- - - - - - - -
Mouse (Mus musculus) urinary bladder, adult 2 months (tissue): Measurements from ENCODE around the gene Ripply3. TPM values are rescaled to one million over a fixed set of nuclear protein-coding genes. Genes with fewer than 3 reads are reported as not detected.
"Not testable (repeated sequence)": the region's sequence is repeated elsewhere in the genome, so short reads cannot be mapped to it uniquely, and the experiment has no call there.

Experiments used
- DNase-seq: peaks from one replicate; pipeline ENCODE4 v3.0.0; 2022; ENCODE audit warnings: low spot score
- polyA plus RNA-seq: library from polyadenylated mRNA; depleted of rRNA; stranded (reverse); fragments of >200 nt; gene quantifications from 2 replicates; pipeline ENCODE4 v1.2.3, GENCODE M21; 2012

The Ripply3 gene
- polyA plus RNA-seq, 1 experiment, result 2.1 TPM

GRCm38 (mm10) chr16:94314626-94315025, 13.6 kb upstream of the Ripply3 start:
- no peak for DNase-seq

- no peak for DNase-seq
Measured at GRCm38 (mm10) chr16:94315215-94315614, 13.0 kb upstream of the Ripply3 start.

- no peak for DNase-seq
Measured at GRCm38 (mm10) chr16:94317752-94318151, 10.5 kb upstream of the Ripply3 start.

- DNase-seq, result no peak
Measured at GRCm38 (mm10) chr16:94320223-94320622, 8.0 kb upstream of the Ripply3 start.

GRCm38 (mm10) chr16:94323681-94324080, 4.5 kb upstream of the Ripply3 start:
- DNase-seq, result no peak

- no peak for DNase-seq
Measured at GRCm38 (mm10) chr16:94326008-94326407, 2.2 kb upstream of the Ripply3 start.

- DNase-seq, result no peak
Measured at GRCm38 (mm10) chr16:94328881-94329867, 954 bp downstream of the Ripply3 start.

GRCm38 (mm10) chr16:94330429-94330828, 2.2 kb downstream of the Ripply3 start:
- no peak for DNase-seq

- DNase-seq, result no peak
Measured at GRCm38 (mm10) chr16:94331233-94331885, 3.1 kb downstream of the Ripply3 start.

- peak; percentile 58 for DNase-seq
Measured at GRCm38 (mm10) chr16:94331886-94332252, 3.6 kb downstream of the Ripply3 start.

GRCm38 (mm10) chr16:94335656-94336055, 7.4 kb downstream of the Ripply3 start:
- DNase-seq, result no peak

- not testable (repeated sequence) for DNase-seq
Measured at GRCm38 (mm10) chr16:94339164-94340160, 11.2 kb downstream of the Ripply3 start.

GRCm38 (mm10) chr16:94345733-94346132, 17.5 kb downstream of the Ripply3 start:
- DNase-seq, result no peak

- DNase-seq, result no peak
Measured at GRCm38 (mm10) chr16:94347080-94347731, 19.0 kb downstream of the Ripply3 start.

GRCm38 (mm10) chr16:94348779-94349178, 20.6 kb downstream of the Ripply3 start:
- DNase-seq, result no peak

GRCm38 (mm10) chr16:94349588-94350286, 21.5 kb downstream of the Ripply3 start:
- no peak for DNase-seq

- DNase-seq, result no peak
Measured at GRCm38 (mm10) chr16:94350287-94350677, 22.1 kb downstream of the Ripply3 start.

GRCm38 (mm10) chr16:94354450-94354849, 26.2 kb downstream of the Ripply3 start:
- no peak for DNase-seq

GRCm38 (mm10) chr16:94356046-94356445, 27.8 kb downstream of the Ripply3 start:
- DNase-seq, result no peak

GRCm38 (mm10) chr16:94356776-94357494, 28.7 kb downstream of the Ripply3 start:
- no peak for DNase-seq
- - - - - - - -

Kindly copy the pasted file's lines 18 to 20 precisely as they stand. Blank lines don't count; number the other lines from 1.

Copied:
- no peak for DNase-seq
Measured at GRCm38 (mm10) chr16:94326008-94326407, 2.2 kb upstream of the Ripply3 start.

- DNase-seq, result no peak